This would be better as a wrap up rather than an intro but...when I worked as a youth services librarian in a public library, I would have the students read the book on their own and then see the movie. We would then compare and contrast the movie with the book. I would have them come up with a series of interview questions for the characters as if they were a news crew reporting on the big events in the plot such as the death of the "Soc" and the burning of the old church, saving the child from burning, etc. You could have them write a newspaper article and use various Web 2.0 tools to publish them. You could do your usual practice of reading the book as a class or as homework and go from that point. The other aspect of the book is the Robert Frost poem, Nothing Gold Can Stay. I would post the poem in the library where the students would see it and then invite them to discuss their perspective. You could use an online tool like Blogster.com or Voicethread. They could use http://edu.glogster.com/ to create a "collage" of the poem bringing in videos/ images/ other poems or their own essays (they could do this as a collaborative effort). They could use Voicethread to read the poem and embed it in their http://edu.glogster.com/ project.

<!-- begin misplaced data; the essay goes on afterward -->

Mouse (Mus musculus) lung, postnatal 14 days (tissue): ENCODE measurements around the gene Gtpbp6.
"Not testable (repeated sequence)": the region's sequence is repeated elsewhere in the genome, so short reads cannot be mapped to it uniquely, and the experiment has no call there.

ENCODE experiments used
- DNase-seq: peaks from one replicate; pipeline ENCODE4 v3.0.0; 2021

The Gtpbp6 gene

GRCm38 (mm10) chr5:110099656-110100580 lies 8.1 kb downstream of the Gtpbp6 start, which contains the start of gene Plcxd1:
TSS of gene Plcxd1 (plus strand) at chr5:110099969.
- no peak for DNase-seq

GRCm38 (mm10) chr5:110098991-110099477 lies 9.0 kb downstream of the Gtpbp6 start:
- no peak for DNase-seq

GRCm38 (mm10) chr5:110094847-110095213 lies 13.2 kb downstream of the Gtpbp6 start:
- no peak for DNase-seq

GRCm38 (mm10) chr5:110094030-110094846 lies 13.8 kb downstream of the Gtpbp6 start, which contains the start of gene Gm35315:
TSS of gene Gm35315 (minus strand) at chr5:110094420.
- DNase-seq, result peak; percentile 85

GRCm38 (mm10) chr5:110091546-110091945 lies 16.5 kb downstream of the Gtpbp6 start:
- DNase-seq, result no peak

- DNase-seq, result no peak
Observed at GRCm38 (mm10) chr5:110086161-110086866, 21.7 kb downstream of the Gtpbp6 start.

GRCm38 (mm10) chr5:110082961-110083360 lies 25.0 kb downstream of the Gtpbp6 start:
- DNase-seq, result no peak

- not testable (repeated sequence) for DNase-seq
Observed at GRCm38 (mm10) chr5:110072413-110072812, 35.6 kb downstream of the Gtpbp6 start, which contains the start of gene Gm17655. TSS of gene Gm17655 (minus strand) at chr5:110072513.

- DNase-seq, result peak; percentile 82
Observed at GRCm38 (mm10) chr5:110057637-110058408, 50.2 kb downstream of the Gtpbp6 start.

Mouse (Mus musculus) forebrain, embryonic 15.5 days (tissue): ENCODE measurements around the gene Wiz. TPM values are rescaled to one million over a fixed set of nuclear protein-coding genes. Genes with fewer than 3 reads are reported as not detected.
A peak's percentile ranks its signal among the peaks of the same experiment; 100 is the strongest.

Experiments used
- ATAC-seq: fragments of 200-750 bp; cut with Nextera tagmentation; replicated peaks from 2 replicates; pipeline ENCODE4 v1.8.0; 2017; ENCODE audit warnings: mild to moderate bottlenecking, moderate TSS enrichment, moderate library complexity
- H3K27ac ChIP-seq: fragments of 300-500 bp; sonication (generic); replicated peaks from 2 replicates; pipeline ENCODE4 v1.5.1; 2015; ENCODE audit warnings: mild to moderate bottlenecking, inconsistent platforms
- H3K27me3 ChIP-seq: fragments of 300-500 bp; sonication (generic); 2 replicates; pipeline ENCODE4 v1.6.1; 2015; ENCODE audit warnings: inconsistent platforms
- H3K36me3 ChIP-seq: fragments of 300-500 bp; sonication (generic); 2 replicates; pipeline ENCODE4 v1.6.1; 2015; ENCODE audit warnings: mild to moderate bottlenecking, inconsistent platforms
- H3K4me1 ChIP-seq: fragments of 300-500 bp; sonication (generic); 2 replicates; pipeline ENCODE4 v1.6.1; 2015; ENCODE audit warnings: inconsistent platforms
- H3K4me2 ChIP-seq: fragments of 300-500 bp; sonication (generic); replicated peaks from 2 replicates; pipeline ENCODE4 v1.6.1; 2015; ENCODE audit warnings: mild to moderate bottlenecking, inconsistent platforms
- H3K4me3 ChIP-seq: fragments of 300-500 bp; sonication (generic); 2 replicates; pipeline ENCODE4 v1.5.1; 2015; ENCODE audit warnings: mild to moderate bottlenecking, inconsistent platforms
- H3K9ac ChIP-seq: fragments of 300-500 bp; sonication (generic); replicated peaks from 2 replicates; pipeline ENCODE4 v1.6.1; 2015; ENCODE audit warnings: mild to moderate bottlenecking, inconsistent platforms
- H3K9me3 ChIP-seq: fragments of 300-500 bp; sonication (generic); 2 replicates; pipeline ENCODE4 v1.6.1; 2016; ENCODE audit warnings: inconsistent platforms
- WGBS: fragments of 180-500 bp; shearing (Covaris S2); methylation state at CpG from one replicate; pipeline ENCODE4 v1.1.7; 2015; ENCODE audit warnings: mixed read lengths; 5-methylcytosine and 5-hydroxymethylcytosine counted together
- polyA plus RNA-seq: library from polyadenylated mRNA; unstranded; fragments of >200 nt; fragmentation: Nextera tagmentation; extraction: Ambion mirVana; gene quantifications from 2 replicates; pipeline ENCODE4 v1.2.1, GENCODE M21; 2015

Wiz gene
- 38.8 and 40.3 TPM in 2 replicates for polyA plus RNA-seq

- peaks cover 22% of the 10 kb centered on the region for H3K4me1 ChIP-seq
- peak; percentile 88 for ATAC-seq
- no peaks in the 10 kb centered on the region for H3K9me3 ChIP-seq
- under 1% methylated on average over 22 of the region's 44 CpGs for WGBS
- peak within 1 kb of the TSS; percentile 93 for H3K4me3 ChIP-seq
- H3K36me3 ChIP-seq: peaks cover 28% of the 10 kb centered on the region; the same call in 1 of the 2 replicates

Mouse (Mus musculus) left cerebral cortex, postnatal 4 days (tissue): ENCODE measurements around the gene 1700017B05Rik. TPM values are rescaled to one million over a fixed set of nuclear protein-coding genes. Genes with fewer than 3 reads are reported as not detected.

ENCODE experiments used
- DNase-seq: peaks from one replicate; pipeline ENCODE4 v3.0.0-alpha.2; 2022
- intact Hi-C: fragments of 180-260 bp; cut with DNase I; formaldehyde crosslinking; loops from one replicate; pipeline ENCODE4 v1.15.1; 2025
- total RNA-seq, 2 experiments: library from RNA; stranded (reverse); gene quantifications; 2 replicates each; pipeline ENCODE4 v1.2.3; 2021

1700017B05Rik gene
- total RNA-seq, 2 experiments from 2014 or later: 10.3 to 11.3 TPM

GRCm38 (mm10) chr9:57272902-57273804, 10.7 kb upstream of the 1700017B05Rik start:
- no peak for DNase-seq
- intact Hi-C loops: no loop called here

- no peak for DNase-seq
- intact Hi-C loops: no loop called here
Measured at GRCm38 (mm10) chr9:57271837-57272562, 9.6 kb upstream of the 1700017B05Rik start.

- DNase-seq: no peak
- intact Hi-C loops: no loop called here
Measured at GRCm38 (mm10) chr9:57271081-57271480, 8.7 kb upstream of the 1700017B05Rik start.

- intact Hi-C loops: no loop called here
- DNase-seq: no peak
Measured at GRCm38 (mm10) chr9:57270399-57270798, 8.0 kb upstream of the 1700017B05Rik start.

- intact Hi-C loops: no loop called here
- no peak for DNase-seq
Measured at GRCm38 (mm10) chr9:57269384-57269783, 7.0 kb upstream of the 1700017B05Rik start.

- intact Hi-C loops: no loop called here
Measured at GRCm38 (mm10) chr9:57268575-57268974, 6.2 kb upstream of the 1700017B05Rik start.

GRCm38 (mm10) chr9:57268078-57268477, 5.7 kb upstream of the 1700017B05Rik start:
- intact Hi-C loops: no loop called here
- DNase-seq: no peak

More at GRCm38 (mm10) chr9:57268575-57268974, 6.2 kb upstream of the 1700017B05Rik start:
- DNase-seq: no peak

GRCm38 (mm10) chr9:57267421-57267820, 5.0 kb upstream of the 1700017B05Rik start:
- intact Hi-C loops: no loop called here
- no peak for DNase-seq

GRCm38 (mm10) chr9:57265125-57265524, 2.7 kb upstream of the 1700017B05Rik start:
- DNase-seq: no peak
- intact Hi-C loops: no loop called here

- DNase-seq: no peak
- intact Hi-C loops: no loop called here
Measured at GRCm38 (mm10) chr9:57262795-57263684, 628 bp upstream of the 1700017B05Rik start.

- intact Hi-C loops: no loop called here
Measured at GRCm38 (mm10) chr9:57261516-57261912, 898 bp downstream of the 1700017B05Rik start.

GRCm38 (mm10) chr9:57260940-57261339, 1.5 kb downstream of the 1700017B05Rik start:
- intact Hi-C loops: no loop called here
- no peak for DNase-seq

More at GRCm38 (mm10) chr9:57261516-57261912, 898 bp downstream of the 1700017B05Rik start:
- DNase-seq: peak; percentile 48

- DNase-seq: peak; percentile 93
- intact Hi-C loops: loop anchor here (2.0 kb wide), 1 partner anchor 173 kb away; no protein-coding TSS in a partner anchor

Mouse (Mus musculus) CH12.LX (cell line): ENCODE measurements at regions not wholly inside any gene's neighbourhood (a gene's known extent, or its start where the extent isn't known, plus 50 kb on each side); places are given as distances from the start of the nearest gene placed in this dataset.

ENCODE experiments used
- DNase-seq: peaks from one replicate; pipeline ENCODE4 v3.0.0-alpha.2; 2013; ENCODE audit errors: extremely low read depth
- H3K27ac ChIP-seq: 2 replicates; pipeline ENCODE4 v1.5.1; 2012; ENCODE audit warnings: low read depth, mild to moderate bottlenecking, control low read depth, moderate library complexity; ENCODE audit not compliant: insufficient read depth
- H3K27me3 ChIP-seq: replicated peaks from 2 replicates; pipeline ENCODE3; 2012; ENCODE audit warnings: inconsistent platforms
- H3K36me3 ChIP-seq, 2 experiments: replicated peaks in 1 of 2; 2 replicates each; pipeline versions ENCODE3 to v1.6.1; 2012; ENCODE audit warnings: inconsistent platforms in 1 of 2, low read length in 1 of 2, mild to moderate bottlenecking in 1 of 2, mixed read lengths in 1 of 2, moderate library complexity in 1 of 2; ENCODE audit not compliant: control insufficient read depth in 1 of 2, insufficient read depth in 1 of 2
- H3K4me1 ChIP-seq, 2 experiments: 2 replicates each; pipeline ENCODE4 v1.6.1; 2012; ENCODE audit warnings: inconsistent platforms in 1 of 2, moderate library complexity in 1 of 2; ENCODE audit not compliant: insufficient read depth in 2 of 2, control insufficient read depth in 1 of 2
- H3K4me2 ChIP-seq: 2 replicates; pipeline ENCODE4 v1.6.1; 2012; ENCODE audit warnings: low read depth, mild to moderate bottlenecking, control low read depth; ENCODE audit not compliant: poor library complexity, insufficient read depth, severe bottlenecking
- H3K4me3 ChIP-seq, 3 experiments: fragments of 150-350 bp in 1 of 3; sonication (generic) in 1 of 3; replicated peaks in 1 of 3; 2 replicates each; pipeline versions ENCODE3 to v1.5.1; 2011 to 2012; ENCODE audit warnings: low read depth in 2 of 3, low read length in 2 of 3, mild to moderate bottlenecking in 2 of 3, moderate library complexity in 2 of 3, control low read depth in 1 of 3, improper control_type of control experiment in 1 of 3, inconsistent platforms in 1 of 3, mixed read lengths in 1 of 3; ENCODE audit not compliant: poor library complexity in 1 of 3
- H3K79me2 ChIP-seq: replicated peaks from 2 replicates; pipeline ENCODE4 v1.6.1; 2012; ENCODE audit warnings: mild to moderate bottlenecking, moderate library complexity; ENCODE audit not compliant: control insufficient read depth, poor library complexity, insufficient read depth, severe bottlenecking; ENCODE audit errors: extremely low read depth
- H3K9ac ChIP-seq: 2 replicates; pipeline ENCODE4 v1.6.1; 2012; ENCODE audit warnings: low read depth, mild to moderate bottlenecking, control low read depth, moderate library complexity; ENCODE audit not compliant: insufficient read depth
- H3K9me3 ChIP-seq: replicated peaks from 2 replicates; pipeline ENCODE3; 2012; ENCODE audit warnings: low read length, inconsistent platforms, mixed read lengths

I also like to emphasize the fact that the book was written by an eighteen year old girl speaking from the perspective of a sixteen year old boy. This book was also the first book to be officially categorized as a young adult book. You could do a writer's study on S.E. Hinton and include that in the http://edu.glogster.com/ collaborative project. Your media specialist can help your students do research using the school's databases. There should be one dedicated only to biographies.